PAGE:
(4) The second respondent was also liable for infringement of copyright by reason of his authorising the infringement of the first respondent.

University of New South Wales v. Moorhouse [1975] HCA 26; (1975) 133 CLR 1; Kalamazoo (Aust) Pty Ltd v. Compact Business Systems Pty Ltd (1985) 84 FLR 101 at 126-127; Australasian Performing Right Association Ltd v. Jain (1990) 26 FCR 53 at 60-61, applied.

(5) The provisions of s. 36 of the Copyright Act, in so far as they deem authorisation as infringing conduct, do not apply to s. 37 of the Copyright Act.

(6) Under the general law where two or more people act together in furtherance of a common design to commit a tort, the infringement of the copyright statute being considered tortious, they will be responsible as joint tortfeasors.

Morton-Norwich Products Inc. v. Intercen Ltd [1978] RPC 501 at 515-516; Wah Tat Bank Ltd v. Chan Cheng Kum [1975] AC 507 at 514-515; C Evans & Sons Ltd v. Spritebrand Ltd [1985] 1 WLR 317; [1985] 2 All ER 415; A P Besson Ltd v. Fulleon Ltd [1986] FSR 319; Kalamazoo (Aust) Pty Ltd v. Compact Business Systems Pty Ltd (1985) 84 FLR 101; Martin Engineering Co. v. Nicaro Holdings Pty Ltd (No. 2) (1991) 100 ALR 358, discussed.

(7) The third and fourth respondents were also liable for infringement of copyright. Service of the proceedings would have brought to their notice the fact that the first respondent was continuing to engage in infringing conduct. The third and fourth respondents as directors of the first respondent were under a duty to take such steps as were reasonably available to them to prevent serious breaches of the law of the kind alleged against the first respondent, but failed to take any steps at all. From the degree of indifference exhibited by the inaction of the third and fourth respondents, authorisation and permission for the conduct of the first respondent which followed should be inferred.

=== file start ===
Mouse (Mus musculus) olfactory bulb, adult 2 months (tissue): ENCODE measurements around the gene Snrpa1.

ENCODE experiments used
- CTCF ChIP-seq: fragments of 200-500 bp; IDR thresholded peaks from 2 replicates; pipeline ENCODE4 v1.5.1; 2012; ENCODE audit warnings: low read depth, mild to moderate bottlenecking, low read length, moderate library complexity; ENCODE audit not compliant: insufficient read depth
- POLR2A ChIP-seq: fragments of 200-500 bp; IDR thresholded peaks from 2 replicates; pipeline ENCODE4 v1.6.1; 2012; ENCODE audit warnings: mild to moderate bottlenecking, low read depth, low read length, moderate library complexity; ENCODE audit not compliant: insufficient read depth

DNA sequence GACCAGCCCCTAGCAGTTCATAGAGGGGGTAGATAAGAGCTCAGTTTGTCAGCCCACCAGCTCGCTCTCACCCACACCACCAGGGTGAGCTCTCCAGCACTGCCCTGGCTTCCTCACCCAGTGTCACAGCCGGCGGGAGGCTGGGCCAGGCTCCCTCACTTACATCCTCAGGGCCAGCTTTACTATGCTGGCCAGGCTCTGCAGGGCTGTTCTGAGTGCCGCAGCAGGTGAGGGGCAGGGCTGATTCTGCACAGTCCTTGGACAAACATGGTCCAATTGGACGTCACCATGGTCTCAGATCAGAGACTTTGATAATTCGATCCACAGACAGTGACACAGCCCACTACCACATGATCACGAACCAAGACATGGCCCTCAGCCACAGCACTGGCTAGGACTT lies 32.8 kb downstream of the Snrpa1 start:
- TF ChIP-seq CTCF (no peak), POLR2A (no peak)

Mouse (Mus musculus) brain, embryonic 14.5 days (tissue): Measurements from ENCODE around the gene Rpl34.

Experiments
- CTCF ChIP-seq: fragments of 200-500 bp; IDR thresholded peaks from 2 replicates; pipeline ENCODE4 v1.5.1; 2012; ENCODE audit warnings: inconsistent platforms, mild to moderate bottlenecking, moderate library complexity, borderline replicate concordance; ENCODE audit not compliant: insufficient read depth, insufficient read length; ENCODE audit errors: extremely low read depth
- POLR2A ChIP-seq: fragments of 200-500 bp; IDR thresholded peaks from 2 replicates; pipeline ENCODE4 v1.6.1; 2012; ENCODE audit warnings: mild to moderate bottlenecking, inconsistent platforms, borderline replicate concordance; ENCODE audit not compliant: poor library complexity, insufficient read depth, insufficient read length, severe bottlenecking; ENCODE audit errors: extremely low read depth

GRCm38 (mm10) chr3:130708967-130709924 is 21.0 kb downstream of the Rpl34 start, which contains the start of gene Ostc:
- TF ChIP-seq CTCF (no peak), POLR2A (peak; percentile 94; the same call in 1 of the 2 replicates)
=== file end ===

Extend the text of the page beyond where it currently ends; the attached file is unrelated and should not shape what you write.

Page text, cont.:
Morley v. Statewide Tobacco Services Ltd [1993] VicRp 32; [1993] 1 VR 423 at 448-449; Naffai v. Haines (unreported, Court of Appeal, NSW, 26 November 1991); Group Four Industries Pty Ltd v. Brosnan (1992) 59 SASR 22 at 30, 68-70; AWA Ltd v. Daniels (t/a Deloitte Haskins & Sells) (1992) 10 ACLC 933 at 1012-1013; Performing Right Society Ltd v. Ciryl Theatrical Syndicate Ltd [1924] 1 KB 1 at 15; City of Adelaide v. Australasian Performing Right Association Ltd [1928] HCA 10; (1928) 40 CLR 481 at 487, 490-491, 504-505; University of New South Wales v. Moorhouse [1975] HCA 26; (1975) 133 CLR 1 at 12-13, discussed.

The decision is reported in (1994) 54 FCR 240.

See also [1995] AboriginalLawB 13; (1995) 3(72) Aboriginal Law Bulletin 36.